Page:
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  • Debbie 

Mesentery & Impact

Mesentery & Impact

I have often been increasingly curious about the ties between excessive edema/swelling & its correlation to other inflammatory illnesses.

Most of us understand the varying chronic physical symptoms associated around inflammation with arthritis, neuropathy, and other illnesses.

Once we rule out all of our possible organ systems- cardiac & kidney, bladder sources of edema. We can then look towards our chronic motility digestive tract issues associated with malnutrition and absorption as logically explained by a lack of protein.

Personal experience allowed my insight into this chronic journey & the queries of possible answers and solutions. Many motility-malabsorption warriors vary so greatly in their chronic journey especially in the area of chronic edema associated with either small intestinal bacterial overgrowth or inflammation from rheumatoid arthritis along with their other multiple diagnoses. Again emphasis on variables in symptoms and severity in the spectrum all vary, as does the responses to protocols use to treat us.

Each of us with multiple diagnoses often have nutritional requirements for one diagnosis which limits our intake options.

An example:

chronic migraines- Cleveland Clinic Foods & Drinks which could trigger migraines

gastroparesis- a great source is available through


each of us have to find our parameters within our own path of tolerance- solid to liquid is often a variable.

mitochondrial malabsorption (Mito cocktail and limiting sugar as much as possible) to an added layer of lactose intolerance.

I could add diabetes- then you could look at the recommendations for this nutritional success.

Yet, you are seeing how these multiple diagnoses would require a mixture of all the information for each of us to experience our best life. A quality of life and care while seeking cures for chronic communities.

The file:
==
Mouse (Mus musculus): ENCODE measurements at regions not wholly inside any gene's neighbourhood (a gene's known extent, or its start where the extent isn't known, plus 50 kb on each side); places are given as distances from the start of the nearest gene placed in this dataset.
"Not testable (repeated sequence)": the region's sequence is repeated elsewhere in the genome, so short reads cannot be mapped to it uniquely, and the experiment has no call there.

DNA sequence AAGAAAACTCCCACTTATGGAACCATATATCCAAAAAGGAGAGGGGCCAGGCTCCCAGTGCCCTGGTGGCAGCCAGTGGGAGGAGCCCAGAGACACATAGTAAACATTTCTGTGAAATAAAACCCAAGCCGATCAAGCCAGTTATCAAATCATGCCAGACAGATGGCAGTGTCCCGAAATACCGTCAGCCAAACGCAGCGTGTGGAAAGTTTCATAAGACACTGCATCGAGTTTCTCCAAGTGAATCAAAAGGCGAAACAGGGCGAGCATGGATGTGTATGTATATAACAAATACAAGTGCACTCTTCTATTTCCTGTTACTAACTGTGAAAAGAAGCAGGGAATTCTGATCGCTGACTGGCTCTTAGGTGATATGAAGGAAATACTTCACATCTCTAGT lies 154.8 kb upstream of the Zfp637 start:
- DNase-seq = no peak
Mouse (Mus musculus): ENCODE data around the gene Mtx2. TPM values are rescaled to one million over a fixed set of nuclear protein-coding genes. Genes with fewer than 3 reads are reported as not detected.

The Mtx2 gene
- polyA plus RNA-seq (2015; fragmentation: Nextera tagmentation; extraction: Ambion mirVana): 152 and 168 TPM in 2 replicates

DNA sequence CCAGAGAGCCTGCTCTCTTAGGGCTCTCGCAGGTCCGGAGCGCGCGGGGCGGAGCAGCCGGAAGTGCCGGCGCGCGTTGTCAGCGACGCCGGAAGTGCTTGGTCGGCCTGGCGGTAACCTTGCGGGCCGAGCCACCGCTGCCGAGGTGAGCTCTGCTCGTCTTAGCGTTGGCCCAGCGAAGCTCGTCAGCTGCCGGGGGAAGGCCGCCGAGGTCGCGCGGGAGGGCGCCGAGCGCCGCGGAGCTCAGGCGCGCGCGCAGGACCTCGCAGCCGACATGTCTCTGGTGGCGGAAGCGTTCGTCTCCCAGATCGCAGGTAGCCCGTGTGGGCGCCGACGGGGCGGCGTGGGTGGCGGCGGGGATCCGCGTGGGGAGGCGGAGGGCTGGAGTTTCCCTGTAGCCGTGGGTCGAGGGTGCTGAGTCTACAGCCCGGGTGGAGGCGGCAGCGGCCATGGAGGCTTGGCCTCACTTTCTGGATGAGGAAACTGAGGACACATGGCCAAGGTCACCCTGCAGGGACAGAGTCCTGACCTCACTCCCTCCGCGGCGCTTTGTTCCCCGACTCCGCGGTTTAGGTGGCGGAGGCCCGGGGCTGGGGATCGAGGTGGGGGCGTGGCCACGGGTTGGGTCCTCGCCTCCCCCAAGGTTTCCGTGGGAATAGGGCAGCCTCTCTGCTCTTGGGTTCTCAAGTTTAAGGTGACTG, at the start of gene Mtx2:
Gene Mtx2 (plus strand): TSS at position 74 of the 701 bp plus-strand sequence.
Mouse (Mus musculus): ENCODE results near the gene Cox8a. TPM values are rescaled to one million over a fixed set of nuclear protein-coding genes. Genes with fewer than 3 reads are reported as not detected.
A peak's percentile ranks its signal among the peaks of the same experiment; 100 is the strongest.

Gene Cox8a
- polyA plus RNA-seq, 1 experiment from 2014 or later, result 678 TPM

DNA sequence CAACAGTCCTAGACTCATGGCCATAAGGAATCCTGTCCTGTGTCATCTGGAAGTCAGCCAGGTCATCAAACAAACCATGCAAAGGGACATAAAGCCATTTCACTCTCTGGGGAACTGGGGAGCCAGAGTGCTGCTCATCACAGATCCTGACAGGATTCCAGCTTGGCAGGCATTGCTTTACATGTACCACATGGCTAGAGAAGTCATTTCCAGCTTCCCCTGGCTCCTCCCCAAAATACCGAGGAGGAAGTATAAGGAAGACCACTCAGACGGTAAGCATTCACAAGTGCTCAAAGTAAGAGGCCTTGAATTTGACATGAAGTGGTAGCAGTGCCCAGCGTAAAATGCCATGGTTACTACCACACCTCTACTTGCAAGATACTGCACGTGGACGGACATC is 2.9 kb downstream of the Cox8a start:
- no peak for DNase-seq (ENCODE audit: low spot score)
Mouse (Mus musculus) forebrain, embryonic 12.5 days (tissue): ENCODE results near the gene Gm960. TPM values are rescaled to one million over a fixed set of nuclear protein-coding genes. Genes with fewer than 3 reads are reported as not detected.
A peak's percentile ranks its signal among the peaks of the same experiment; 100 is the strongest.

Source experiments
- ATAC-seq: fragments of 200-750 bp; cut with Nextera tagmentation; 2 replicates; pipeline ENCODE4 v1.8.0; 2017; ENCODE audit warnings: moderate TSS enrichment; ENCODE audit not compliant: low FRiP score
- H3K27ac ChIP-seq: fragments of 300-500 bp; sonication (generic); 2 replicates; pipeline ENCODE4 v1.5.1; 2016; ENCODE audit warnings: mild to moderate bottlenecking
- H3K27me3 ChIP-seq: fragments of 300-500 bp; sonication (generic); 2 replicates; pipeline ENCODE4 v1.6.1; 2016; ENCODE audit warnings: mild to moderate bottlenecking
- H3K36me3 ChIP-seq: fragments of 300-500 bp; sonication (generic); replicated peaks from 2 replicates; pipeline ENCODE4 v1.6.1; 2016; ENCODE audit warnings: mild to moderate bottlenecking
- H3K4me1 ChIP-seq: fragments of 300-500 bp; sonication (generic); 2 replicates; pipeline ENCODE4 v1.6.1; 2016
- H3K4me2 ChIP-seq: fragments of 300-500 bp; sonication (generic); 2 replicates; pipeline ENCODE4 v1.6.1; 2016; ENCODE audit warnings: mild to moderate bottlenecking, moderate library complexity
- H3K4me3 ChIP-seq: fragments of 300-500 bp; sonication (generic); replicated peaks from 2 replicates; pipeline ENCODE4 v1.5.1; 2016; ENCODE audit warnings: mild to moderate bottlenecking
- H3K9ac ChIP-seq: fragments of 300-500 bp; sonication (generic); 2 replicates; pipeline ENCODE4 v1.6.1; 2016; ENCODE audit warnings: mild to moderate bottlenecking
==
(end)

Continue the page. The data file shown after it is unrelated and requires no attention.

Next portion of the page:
We are advocates doing advocacy over adversity moment by moment. Every aspect of our chronic journey is manageable with knowledge.

Now, we bring in the explanation of the mesentery and all of the questions we are pursuing in regard to digestive tract disorders, disease, issues. As I began my search it became clear there are a lot of doctors working towards this research.

It would be a great contribution for congress to pass HR 3396 to have all of our representatives as cosponsors. We currently have 23 cosponsors. We are deeply appreciative for each of these representatives it is truly beyond words! Thank you for the action you have taken giving hope to millions of lives! We know research is an open door to the answers which will come to all starving for a cure.

H.R.3396 – Functional Gastrointestinal and Motility Disorders Research Enhancement Act of 2019



The mesentery attaches your intestines to the wall of your abdomen. This keeps your intestines in place, preventing it from collapsing down into your pelvic area.

If the mesentery doesn’t properly form during fetal development, the intestines can collapse or twist. This than lead to blocked blood vessels or tissue death in the abdomen, which are both serious conditions.

Your mesentery also contains lymph nodes. Lymph nodes are small glands that are located throughout your body that help to fight off infections. They contain several types of immune cells and can trap pathogens, such as viruses and bacteria. Lymph nodes in the mesentery can sample bacteria from your intestines and generate an immune response when necessary.

Your mesentery can also produce a protein called C-reactive protein (CRP), which is a sign of inflammation. It’s usually produced in your liver, but fat cells in your mesentery can also produce it.

This new understanding of the mesentery and how it functions could be a game changer for how doctors understand and treat certain conditions. Crohn’s disease is a great example of this.

Crohn’s disease is a type of inflammatory bowel disease that causes inflammation of your digestive tract and bowel tissue. This inflammation can lead to pain, diarrhea, and trouble absorbing nutrients from food.

Connecting the dots for chronic illness for those with motility digestive tract issues along with other autoimmune diseases.

The mesentery of people with Crohn’s disease often has an increase in the amount and thickness of fat tissue. Fat cells in the mesentery can produce proteins that are associated with inflammation, including CRP. A 2016 study linked this fat tissue in the mesenteries of people with Crohn’s disease to increased inflammation, CRP production, and bacterial invasion.

This connection suggests that targeting the mesentery might be an effective treatment option for Crohn’s disease. For example, a probiotic therapy was shown

Trusted Source

to improve inflammation-related dysfunction in mesentery tissue samples from people with Crohn’s disease. In addition, removing part of the mesentery may be an effective way to reduce the chance of Crohn’s disease returning after a bowel resection.

The information on the mesentery was taken from

The bottom line

The mesentery is a newly classified organ in your abdomen. Researchers used to think it was made up of several parts, but recent research determined that it’s one continuous structure. This new understanding of the mesentery may help researchers better understand its role in certain conditions, including Crohn’s disease.